Zion is the pavilion of the Lord. It is his dwelling place. But he cannot come to it in the days of wrath and disobedience, except to burn. In his mercy he waits until the stakes are strong and the pavilion is fully erected and ready, worthy of its king. The great opportunity you and I have is to support the authorities of the Church, to carry out the programs, to magnify our callings so that the work of the holy priesthood will be complete. Then the earth will not be utterly wasted at his coming.

As I hope you can see, I rejoice with Isaiah and with you at the prospect of Zion’s again being established upon the earth. But that is background. My message today is really about Brigham Young University. The question I ponder is, What kind of an institution must BYU be to be fully acceptable to the Lord as part of Zion? Now I do not suppose that Zion needs BYU; it could be established without this institution. But BYU is part of the Church Education System. If it does not grow and increase in glory as the Church will, that would be a calamity. But a great and glorious BYU could well be a great contributor to the beauty of Zion.

What would this university need to be, to be part of Zion? I do not pretend to see the whole picture, but I believe I see some of it. May I share with you six factors which I personally believe should help qualify this university to be part of Zion. Each of them is noteworthy in at least two respects. Each factor is a reflection of what I understand every individual must do personally to qualify to be part of Zion, and each would make this institution quite unlike the model universities which the would esteems. I present these six points not that you should believe me, but that you might compare them with your own image of the BYU of the future.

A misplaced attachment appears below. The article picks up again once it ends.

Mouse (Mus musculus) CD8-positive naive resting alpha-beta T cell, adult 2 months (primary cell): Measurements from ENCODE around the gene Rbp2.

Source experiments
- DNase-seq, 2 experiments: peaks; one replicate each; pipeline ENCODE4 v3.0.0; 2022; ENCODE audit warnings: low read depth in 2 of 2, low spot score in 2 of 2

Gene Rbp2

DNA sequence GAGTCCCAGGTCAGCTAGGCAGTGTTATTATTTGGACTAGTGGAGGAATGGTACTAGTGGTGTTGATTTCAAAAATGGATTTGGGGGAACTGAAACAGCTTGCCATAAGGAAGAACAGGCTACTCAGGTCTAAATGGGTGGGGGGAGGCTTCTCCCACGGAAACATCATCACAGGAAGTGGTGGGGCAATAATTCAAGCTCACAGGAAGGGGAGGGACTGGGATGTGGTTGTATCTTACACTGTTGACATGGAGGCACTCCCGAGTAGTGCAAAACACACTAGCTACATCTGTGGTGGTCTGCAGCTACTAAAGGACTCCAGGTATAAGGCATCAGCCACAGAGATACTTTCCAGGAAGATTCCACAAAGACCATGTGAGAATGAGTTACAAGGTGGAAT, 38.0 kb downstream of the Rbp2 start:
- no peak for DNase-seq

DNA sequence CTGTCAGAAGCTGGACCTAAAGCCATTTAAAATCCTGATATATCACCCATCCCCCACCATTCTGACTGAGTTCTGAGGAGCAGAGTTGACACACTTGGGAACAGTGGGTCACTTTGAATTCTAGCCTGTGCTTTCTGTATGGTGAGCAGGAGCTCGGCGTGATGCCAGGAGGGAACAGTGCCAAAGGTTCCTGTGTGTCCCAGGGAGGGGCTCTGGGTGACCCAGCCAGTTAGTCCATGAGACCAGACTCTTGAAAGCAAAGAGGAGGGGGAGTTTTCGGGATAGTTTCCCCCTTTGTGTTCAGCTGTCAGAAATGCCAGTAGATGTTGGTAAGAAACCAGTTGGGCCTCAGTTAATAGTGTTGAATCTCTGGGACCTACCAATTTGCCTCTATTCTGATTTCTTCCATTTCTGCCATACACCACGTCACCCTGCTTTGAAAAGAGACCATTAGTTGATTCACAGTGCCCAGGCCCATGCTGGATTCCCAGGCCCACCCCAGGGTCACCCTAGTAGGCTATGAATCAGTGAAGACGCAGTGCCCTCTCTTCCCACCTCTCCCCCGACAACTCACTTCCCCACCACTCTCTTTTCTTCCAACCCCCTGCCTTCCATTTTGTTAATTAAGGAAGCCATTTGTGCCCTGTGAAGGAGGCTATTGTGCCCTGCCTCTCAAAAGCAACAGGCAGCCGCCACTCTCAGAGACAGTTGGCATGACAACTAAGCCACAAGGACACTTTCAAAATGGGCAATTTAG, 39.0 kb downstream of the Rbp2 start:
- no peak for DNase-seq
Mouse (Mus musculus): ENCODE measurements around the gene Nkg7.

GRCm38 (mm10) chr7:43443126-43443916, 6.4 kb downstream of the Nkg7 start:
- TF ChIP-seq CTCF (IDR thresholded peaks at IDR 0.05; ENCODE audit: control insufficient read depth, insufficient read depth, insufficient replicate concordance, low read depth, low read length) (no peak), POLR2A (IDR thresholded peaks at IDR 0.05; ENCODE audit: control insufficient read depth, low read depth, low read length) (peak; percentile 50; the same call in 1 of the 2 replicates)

I understand the law of the celestial kingdom to be faith in the Lord Jesus Christ. Without faith it is impossible to please God, for whatsoever is not of faith is sin. Truly this is a counsel of perfection. We are commanded to become perfect, even as Christ is. He is perfectly obedient to his Father, and through his grace we may become perfectly obedient to him, if we so desire. I understand that the real importance of the fact that we have free agency is that we are free to become like our Lord and Master, with the full weight of his omnipotence and omniscience as the guarantee of that freedom. If we choose to be fully obedient to him, he will make it possible.

Faith in Christ is to hear the word of Christ, to believe, and to obey that word. Nephi of old counseled his people who had accepted the gospel as follows: